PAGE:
“I just sat down for a minute,” is the other thing my husband said. Right. Just long enough for our son to open up doors, gates, get undressed and go for a swim and walk the dog a block away—naked!

At least we had a good ending to another child wandering away from home story–thanks to a good dog.

 

rknatasha

My kids with Natasha. She was a good dog.

Have your kids ever wandered away? Do you have any good dog stories to share?

 

 

What were you up to ten years ago?

38738_1579019079195_6521810_n

Laguna Beach in 2010.

I cannot get my head around the fact that the decade is ending. What a decade it was! Our family had a ton of milestones like high school and college graduations, my husband changed companies and we lost our loving dog Angus. I’ve been using Facebook for more than a decade and it’s interesting to look back to see what we doing in 2010, ten fast years ago.

Here are some of our highlights from 2010:

I started a new career in 2010 as a financial advisor working with my husband. I went to Orange County and took a five-day class to prepare for the Series 7 and 66 from Tina–the same instructor my husband had a million years earlier. Nowadays, the classes are online instead of in person! I passed the tests. I wrote on FB that Robert finished filling out his college applications with three hours to spare! He went to Boy’s State on the same day Kat went to the Kevin Perry Meet in Fullerton. Our days were spent around the pool cheering for Kat as she got her first Junior Olympic medal for an individual event and qualified for higher level meets. We spent the summer in Laguna beach hunting for sea glass and had the team over after Junior Olympics relay day. Reading through my old posts, we seemed super busy and happy.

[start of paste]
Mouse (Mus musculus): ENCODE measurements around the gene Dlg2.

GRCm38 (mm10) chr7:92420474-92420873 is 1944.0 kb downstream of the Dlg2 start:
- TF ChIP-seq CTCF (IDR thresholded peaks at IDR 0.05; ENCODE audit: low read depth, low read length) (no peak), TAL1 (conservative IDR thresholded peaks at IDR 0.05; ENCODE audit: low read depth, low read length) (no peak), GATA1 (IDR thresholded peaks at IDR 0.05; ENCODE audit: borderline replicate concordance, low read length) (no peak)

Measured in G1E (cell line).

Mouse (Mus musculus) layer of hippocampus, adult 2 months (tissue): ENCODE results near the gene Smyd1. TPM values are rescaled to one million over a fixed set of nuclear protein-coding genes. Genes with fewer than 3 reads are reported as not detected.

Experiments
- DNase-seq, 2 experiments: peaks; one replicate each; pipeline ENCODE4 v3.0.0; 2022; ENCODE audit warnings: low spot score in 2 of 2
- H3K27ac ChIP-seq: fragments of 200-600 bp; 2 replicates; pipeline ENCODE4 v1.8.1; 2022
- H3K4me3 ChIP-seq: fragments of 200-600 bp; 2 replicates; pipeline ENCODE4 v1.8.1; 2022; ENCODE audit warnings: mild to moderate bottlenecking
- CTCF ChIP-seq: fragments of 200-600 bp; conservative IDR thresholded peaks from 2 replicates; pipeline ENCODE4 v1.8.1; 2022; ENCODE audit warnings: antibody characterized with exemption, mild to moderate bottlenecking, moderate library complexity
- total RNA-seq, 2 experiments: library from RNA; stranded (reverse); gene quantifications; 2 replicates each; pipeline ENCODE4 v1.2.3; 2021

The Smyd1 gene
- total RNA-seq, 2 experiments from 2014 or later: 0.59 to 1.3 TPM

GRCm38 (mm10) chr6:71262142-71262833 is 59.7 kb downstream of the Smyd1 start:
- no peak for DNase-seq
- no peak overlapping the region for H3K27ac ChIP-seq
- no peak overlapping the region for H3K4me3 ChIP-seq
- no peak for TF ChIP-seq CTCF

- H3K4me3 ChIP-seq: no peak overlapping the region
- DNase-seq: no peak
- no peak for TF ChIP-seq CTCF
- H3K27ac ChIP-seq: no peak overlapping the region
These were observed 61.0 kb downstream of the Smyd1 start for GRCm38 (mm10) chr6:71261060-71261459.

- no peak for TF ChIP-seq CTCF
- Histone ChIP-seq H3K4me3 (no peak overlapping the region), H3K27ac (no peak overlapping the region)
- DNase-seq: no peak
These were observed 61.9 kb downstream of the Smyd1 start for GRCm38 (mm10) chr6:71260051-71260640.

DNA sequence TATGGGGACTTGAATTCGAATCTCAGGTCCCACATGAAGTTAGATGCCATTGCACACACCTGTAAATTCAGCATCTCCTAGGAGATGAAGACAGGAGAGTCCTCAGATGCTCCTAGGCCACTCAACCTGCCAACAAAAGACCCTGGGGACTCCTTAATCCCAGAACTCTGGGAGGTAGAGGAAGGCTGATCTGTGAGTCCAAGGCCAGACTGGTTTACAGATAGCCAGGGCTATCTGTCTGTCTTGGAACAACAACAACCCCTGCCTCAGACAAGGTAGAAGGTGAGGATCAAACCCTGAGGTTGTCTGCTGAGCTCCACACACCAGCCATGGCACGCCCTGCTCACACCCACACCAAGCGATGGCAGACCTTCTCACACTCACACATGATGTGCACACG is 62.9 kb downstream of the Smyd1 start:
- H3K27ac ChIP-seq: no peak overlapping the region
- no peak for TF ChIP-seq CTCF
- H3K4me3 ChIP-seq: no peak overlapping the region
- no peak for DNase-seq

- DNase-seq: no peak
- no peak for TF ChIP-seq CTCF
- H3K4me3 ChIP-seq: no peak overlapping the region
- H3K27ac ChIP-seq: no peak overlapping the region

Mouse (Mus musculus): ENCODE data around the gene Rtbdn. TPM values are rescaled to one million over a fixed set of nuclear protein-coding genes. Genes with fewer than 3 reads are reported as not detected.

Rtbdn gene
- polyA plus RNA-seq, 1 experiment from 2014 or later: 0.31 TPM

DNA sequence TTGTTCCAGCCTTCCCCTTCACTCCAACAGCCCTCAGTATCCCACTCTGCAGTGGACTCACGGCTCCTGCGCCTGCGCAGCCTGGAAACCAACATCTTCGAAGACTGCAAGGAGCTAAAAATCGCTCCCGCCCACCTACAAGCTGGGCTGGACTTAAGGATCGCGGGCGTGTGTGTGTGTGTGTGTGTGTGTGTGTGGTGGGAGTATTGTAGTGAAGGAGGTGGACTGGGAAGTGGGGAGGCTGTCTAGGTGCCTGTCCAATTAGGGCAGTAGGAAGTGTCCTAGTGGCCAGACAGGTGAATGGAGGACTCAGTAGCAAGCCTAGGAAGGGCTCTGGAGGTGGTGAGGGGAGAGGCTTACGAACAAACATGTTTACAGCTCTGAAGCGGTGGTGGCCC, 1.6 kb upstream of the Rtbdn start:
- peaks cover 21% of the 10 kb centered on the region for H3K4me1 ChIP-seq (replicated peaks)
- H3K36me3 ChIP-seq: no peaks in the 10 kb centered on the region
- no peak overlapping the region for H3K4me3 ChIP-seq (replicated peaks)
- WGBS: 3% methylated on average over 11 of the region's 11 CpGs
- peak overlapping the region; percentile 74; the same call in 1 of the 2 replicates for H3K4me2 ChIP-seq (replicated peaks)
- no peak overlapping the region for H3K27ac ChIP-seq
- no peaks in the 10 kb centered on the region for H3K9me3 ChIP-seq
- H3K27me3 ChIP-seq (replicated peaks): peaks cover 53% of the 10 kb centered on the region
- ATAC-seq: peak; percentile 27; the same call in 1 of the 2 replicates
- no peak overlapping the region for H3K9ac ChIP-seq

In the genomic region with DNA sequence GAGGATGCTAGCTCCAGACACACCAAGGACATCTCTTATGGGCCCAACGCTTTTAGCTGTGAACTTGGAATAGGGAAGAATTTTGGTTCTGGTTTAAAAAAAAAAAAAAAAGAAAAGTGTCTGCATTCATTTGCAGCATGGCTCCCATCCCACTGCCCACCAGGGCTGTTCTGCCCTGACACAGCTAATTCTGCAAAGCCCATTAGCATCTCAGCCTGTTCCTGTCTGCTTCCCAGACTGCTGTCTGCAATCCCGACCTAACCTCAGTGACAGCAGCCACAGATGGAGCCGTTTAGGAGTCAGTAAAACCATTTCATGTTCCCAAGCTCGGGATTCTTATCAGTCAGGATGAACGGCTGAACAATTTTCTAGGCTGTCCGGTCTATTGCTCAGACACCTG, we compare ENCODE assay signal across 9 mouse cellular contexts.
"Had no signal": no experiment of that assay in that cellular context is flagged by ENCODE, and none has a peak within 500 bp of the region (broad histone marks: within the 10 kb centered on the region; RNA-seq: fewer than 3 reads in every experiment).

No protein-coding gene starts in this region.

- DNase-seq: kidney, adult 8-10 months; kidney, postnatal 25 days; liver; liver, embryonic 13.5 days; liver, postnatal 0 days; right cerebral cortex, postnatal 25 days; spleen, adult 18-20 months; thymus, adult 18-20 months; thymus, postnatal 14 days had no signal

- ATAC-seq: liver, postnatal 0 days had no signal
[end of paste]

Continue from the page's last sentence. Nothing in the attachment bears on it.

40364_1574242119774_1657785_n

One day’s catch of sea glass.

31663_1490672150577_4499686_n

Robert and friend Lynette during the Physics’ boat races in their cardboard boat. Lynette’s getting married in 2020!

39741_1573618384181_4538201_n

Kat with her first individual medal at JOs. 

35779_1520562697822_5204331_n

Girls’ team t-shirt painting party in our backyard.

25213_1388307031513_1216111_n (1)

Swim Festival in the old Long Beach Pool.

22736_634834649370_1849506_n

My nephew’s wedding.

30263_1507290686030_4327402_n

Angus. I miss this good dog.

What were you up to in 2010? What were some of your highlights?